But at the same time I think to always plead for non-violance in a society that is based on structural dayly violence, is a bit misguided. And to exclude in this way any people who would use violence in selfdefense in certain situations is to choose sides with the oppression forces in all future situations.
I would rather put my energy into pleading for capital and the state to start being non-violent (which will only happen when they are both abolished). For their violence is immeasurably larger than anything we from below could ever do.
In your place I would argue: why does a father become a policeman and feels he has the right to beat up or even murder people? The people he hurts or even kills could be his children. And I don’t feel people (and their families and networks) who are obeying orders to hurt us should be coming nearer to us. I think we should make them stop hurting people. And then we can talk.
Possibly you have positive experiences with the police. That could be due to your position in society. Many people in this society haven’t any positive experiences, maybe we should listen more to them, and realise that talking about policemen as fathers, instead of as people who hurt or even kill other people, does not do justice to the reality of many people in precarious positions. And telling them to be non-violent in any situation in which the police are hurting them is nog very nice, to say the least…
> It wants to make clear that non-violence is not the only strategy that works in any situation
Right – it doesn’t make that clear at all. For the context of radicalizing progressive sections of the middle class to utilize their privilege, the “diversoty of tactics” schtick makes no sense. It does not give a clear case where violence makes sense. I can think of two – Rojava and the Zapatistas. Are we in their position?
> But at the same time I think to always plead for non-violance in a society that is based on structural dayly violence
I don’t plead for principled nonviolence out of moral reasons. It simply doesn’t work in rich powerful countries and it won’t for years to come. We’re not in Rojava, we’re not Zapatistas. We’ve seen it over and over (anti-WTO, Occupy, anti-G20, even the squatting movement) what violence does to the image and effectiveness of social movements in our context. And that is exactly what XR is saying, I invite you to check out their about page.
> And to exclude in this way any people who would use violence in selfdefense
The article discusses a social movement, not personal self-defense. There is no question to what a someone should be able to do when their life is on the line. Let’s be honest though – a lot of people on the hard-left conflate this with meaning you should be able to punch any cop or nazi at any time. Strategically unsound.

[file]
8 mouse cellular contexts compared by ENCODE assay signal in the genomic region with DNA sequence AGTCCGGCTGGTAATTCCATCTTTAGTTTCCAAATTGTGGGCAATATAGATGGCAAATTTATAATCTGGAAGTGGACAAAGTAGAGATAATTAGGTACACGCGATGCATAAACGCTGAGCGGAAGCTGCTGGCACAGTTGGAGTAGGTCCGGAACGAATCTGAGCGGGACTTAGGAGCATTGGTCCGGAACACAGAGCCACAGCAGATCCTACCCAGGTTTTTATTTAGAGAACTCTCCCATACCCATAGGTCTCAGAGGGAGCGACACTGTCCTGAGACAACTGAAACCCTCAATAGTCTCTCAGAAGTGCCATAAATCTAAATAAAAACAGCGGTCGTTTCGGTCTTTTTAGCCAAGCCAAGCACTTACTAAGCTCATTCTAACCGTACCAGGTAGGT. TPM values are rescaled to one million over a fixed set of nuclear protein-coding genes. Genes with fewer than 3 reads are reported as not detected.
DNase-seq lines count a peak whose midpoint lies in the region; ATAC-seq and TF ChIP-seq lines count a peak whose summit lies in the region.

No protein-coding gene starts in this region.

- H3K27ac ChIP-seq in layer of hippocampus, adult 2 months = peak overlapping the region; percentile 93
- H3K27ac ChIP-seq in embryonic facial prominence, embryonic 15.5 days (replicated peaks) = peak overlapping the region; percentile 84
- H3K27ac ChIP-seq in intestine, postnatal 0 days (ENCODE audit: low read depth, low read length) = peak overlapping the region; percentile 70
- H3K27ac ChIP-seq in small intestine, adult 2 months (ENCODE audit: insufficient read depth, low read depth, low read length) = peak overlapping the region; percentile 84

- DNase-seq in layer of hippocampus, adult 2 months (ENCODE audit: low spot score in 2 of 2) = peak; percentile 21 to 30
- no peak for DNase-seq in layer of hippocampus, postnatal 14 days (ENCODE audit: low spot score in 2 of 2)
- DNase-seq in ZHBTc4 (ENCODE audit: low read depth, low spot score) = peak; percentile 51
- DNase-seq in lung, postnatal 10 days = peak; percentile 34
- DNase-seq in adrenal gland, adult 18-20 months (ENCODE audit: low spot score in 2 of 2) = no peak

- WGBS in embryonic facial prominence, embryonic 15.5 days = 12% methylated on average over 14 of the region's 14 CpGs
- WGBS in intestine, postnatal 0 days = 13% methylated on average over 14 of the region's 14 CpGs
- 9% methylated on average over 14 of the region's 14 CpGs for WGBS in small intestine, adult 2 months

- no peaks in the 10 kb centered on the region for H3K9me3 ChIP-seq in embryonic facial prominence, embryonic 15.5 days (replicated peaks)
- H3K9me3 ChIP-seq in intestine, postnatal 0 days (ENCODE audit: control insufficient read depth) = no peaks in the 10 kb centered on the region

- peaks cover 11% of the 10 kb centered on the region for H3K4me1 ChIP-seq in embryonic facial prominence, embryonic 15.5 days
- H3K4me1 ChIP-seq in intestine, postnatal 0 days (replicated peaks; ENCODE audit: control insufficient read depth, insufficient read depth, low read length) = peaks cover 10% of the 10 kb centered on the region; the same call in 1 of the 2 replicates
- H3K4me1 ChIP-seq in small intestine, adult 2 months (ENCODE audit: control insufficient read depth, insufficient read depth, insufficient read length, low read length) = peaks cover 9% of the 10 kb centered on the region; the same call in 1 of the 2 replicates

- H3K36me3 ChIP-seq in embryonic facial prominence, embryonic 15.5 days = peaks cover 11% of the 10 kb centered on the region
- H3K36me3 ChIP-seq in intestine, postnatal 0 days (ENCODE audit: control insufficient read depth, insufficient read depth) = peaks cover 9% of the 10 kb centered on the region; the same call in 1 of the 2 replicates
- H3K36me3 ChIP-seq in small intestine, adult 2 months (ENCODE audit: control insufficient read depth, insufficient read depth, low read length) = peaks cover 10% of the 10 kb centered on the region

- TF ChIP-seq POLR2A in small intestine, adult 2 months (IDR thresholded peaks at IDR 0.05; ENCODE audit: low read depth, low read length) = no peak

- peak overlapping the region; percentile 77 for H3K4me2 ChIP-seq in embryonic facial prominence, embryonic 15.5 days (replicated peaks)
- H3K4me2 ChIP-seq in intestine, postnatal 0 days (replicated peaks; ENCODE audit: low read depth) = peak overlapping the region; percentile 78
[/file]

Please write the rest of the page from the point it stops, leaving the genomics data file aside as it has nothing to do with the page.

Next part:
> And I don’t feel people (and their families and networks) who are obeying orders to hurt us should be coming nearer to us.
How do you propose people with weapons come in a moral crisis when shit hits the fan (whether it be fascism, revolution or the climate crisis)? Violence won’t convince them, fraternization and public pressure are the only realistic options. Again, in the current context, this necessitates pragmatic nonviolence.
> Many people in this society haven’t any positive experiences, maybe we should listen more to them
We should always listen to people who are being oppressed. But analysis is not equal to strategy. The analysis of black people being beat up more often by the police does not strategically imply all white people should have a grossly improductive hostile attitude towards police people (which frankly doesn’t change anything). Controle Alt Delete also isn’t hostile to them. We can at the same time agree on the police having structural problems and leverage the privilege white and middle class people have over them.
> And telling them to be non-violent in any situation in which the police are hurting them is nog very nice
Again, the only moral imperative there is IMO, is whether tactics and strategy are effective or not. It is hugely contested whether it would be effective for a black people or people of color to physically resist state violence in the US and Europe. Would it be understandable? Sure. Does that mean I should say it is the right thing to do? No!
Thanks for your thoughts, in solidarity, Malcolm
Voor wie verder wil lezen over de problematische strategie van XR:
– Extinction Rebellion: Not the Struggle we Need, Pt. 1
– Extinction Rebellion: Not the Struggle we Need, Pt. 2
– The flawed social science behind Extinction Rebellion’s change strategy